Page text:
Fifty investigators of the Domestic Violence and Victim Support Unit (DOVVSU), of the Ghana Police Service (GPS) are undergoing a three-week training course to upgrade their knowledge on Sexual Gender Based Violence (SGBV), in Accra.
The participants, 40 females and 10 males, who were drawn from Accra and Tema regions, would be trained to assist victims of domestic violence and facilitate justice delivery.
The programme, which is under the auspices of the Criminal Investigation Department (CID) of the GPS was funded by the United Nations Population Fund (UNFPA).
The Director-General of the CID, Commissioner of Police (COP) Isaac Ken Yeboah, who opened the workshop, stressed the need to address domestic violence issues, adding that there was evidence that violent crime had a direct link to domestic violence.
He advised the media not to sensationalise domestic violence cases, stating that such practice affected the wellbeing of victims.
COP Yeboah urged the investigators to show commitment to their work to be able to deal effectively with domestic violence.
He commended the UNFPA for supporting the police in the discharge of their duties over the years, particularly in tackling domestic violence Issues.
The Director of DOVVSU, Chief Superintendent of Police (Chief Supt) Owusuwaa Kyeremeh, said the fight against SGBV was critical to national development.
She said SGBV had negative effects on survivors emotionally, physically, psychologically, and also their financial, health and their economic situations.
‘’Currently, there has been an increase in Domestic Violence (DV) cases in most countries across the world due to the COVID-19. So far, Ghana has not recorded any increase in domestic violence cases during COVID-19 restriction because the UNFPA, DOVVSU and other relevant stakeholders have carried out campaigns against the practice, ” Chief Supt Kyeremeh said.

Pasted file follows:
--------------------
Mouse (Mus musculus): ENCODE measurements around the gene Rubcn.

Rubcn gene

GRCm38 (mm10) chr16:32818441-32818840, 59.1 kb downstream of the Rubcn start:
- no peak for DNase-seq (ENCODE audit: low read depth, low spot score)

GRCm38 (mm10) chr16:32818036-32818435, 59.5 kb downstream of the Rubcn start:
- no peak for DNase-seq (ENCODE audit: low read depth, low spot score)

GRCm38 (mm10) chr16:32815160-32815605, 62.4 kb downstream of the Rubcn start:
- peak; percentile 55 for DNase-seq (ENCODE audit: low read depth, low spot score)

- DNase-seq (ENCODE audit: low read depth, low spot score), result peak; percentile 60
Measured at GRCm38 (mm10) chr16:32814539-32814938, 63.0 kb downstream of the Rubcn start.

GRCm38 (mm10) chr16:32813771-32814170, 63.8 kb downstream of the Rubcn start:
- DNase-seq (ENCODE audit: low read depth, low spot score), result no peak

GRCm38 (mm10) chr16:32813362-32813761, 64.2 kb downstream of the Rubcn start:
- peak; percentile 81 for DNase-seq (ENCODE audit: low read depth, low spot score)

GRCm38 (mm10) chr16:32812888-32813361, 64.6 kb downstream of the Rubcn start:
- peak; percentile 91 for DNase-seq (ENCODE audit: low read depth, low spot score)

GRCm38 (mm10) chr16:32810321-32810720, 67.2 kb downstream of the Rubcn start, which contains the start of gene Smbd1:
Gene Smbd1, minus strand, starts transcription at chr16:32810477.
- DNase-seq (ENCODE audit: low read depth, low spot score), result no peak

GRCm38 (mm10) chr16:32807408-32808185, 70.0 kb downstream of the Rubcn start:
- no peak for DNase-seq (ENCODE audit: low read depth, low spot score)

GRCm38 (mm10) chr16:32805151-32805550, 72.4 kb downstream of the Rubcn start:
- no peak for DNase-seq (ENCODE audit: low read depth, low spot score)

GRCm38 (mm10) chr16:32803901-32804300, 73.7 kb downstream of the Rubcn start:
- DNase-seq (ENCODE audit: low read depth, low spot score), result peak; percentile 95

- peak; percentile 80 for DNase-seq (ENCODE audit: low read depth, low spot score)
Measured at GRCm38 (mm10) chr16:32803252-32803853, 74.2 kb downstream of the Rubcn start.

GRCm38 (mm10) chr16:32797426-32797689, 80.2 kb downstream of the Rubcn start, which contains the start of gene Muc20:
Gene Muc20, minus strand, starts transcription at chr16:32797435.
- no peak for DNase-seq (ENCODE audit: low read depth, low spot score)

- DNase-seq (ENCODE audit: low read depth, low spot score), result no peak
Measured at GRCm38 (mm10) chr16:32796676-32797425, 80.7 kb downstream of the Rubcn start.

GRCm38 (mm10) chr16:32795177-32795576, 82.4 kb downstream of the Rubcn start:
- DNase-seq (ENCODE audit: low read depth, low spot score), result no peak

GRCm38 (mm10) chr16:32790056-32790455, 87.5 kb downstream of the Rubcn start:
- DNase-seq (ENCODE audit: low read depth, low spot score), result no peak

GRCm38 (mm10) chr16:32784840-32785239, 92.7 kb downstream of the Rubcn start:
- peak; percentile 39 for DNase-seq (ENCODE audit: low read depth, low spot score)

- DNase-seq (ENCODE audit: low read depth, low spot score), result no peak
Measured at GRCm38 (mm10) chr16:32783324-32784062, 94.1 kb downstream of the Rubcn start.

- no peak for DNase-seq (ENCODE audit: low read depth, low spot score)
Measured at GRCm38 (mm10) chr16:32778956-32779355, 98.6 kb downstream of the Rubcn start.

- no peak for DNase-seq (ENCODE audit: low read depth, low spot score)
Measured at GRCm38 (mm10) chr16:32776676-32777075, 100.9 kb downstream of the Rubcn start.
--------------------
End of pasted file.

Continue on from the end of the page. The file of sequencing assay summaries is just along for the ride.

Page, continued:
She said by the end of the year, 250 DOVVSU investigators would be trained.
The Deputy Country Representative of UNFPA, Dr Agnes Ntibanyuriwa, said the objective of prosecution was to protect victims while holding perpetrators accountable.
She said prosecuting gender-based violence cases could be challenging due to private nature of the violence.
Dr Ntibanyuriwa also said police investigations might be substandard and victims might be uncooperative and withdraw their complaint.
She stated that prosecution of SGBV involved skills set for effective justice delivery to the victims, adding that the training would build the capacity of DOVVSU investigators on DV cases for quality investigations and prosecutions.
The Commandant of the Detective Training School, Superintendent of Police (Supt) Grace Ansah-Akrofi, said the training would equip the participants in the discharge of their duties.
She said most people who came to the DOVVSU were traumatised and needed professionals to handle them.
Supt Akrofi urged the participants to take the course seriously and abide by the COVID-19 safety protocol during their training.
Topics to be discussed, included labelling of SGBV exhibits, SGBV statement analysis, how to conduct interview for SGBV victims, and interrogation techniques.
BY ANITA NYARKO-YIRENKYI